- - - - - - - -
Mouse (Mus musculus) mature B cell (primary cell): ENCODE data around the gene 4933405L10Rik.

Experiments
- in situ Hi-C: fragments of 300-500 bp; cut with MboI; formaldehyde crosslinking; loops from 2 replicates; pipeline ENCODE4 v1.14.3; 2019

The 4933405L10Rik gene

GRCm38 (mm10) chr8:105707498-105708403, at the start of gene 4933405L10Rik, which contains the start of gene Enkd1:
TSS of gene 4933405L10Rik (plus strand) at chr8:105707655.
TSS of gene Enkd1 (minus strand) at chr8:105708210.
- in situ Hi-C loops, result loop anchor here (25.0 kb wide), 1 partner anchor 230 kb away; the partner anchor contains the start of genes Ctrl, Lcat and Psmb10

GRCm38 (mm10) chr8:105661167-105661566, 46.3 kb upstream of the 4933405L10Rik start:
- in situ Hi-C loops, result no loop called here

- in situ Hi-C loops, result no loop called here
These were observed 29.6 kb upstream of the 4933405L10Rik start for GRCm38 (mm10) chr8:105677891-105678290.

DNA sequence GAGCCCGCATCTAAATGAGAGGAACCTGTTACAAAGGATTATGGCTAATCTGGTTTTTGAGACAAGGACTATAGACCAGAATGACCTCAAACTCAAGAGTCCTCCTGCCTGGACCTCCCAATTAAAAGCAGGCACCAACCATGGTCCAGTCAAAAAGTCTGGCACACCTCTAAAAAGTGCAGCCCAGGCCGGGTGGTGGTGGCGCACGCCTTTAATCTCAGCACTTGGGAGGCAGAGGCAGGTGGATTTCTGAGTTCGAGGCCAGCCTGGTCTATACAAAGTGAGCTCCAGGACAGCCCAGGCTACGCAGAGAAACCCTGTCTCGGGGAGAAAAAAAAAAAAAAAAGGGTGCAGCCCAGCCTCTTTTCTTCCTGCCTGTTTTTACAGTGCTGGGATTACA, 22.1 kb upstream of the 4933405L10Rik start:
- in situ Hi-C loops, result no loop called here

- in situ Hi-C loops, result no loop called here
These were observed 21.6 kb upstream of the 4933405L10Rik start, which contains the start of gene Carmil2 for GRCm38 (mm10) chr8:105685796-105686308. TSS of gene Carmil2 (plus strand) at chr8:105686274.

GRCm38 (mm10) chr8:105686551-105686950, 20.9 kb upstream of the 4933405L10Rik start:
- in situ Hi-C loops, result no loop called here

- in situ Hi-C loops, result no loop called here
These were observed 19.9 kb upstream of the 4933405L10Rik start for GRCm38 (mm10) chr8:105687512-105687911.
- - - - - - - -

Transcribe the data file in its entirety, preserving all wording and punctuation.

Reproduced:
Mouse (Mus musculus) mature B cell (primary cell): ENCODE data around the gene 4933405L10Rik.

Experiments
- in situ Hi-C: fragments of 300-500 bp; cut with MboI; formaldehyde crosslinking; loops from 2 replicates; pipeline ENCODE4 v1.14.3; 2019

The 4933405L10Rik gene

GRCm38 (mm10) chr8:105707498-105708403, at the start of gene 4933405L10Rik, which contains the start of gene Enkd1:
TSS of gene 4933405L10Rik (plus strand) at chr8:105707655.
TSS of gene Enkd1 (minus strand) at chr8:105708210.
- in situ Hi-C loops, result loop anchor here (25.0 kb wide), 1 partner anchor 230 kb away; the partner anchor contains the start of genes Ctrl, Lcat and Psmb10

GRCm38 (mm10) chr8:105661167-105661566, 46.3 kb upstream of the 4933405L10Rik start:
- in situ Hi-C loops, result no loop called here

- in situ Hi-C loops, result no loop called here
These were observed 29.6 kb upstream of the 4933405L10Rik start for GRCm38 (mm10) chr8:105677891-105678290.

DNA sequence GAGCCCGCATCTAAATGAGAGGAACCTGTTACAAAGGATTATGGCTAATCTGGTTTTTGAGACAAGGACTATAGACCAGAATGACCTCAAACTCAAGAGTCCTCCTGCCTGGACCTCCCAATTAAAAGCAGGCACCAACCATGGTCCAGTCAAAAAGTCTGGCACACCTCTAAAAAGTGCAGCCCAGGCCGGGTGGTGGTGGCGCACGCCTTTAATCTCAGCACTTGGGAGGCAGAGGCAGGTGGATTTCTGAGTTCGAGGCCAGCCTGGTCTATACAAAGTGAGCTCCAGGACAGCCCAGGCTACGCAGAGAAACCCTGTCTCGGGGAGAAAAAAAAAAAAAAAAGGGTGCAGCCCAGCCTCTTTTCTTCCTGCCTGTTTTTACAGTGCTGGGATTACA, 22.1 kb upstream of the 4933405L10Rik start:
- in situ Hi-C loops, result no loop called here

- in situ Hi-C loops, result no loop called here
These were observed 21.6 kb upstream of the 4933405L10Rik start, which contains the start of gene Carmil2 for GRCm38 (mm10) chr8:105685796-105686308. TSS of gene Carmil2 (plus strand) at chr8:105686274.

GRCm38 (mm10) chr8:105686551-105686950, 20.9 kb upstream of the 4933405L10Rik start:
- in situ Hi-C loops, result no loop called here

- in situ Hi-C loops, result no loop called here
These were observed 19.9 kb upstream of the 4933405L10Rik start for GRCm38 (mm10) chr8:105687512-105687911.